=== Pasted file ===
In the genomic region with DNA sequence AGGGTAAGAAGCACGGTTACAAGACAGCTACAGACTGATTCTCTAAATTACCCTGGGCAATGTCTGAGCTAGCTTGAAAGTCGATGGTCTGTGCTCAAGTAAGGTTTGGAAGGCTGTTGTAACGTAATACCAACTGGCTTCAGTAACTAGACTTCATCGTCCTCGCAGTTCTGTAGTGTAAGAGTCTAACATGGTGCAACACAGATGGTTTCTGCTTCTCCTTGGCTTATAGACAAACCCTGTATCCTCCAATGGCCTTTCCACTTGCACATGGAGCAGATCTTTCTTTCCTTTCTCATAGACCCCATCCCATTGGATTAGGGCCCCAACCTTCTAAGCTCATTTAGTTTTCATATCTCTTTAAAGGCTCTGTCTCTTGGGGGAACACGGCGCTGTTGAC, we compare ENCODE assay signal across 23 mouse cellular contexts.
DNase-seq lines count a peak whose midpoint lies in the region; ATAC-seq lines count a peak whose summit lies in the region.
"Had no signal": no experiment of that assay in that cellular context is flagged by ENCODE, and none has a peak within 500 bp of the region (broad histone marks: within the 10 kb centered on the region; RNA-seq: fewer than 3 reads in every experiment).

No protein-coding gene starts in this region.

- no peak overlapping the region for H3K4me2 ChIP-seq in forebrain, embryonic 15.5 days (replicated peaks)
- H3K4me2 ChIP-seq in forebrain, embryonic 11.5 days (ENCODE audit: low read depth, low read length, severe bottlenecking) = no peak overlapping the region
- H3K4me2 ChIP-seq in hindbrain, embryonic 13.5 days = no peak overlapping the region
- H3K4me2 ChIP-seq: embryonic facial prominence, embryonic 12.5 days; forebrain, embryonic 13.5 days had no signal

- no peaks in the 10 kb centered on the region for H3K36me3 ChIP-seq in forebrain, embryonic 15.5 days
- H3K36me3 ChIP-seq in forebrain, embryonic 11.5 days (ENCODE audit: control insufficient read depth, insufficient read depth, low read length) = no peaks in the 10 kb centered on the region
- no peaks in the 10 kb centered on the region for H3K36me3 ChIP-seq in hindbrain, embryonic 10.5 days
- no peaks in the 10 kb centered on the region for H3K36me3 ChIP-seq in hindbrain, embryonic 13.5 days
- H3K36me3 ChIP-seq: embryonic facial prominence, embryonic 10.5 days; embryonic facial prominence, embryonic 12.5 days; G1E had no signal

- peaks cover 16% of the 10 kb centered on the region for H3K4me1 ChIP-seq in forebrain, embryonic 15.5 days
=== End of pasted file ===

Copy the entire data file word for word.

In the genomic region with DNA sequence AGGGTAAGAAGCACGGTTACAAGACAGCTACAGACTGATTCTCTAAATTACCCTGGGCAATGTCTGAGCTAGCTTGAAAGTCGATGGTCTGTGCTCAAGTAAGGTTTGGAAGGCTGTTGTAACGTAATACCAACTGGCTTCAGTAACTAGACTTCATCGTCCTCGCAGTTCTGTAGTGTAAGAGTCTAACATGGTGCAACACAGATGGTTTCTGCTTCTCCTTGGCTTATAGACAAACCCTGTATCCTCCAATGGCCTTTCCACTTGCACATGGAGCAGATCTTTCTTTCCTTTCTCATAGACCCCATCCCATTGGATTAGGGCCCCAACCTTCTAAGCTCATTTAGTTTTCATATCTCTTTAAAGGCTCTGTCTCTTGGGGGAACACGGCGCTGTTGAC, we compare ENCODE assay signal across 23 mouse cellular contexts.
DNase-seq lines count a peak whose midpoint lies in the region; ATAC-seq lines count a peak whose summit lies in the region.
"Had no signal": no experiment of that assay in that cellular context is flagged by ENCODE, and none has a peak within 500 bp of the region (broad histone marks: within the 10 kb centered on the region; RNA-seq: fewer than 3 reads in every experiment).

No protein-coding gene starts in this region.

- no peak overlapping the region for H3K4me2 ChIP-seq in forebrain, embryonic 15.5 days (replicated peaks)
- H3K4me2 ChIP-seq in forebrain, embryonic 11.5 days (ENCODE audit: low read depth, low read length, severe bottlenecking) = no peak overlapping the region
- H3K4me2 ChIP-seq in hindbrain, embryonic 13.5 days = no peak overlapping the region
- H3K4me2 ChIP-seq: embryonic facial prominence, embryonic 12.5 days; forebrain, embryonic 13.5 days had no signal

- no peaks in the 10 kb centered on the region for H3K36me3 ChIP-seq in forebrain, embryonic 15.5 days
- H3K36me3 ChIP-seq in forebrain, embryonic 11.5 days (ENCODE audit: control insufficient read depth, insufficient read depth, low read length) = no peaks in the 10 kb centered on the region
- no peaks in the 10 kb centered on the region for H3K36me3 ChIP-seq in hindbrain, embryonic 10.5 days
- no peaks in the 10 kb centered on the region for H3K36me3 ChIP-seq in hindbrain, embryonic 13.5 days
- H3K36me3 ChIP-seq: embryonic facial prominence, embryonic 10.5 days; embryonic facial prominence, embryonic 12.5 days; G1E had no signal

- peaks cover 16% of the 10 kb centered on the region for H3K4me1 ChIP-seq in forebrain, embryonic 15.5 days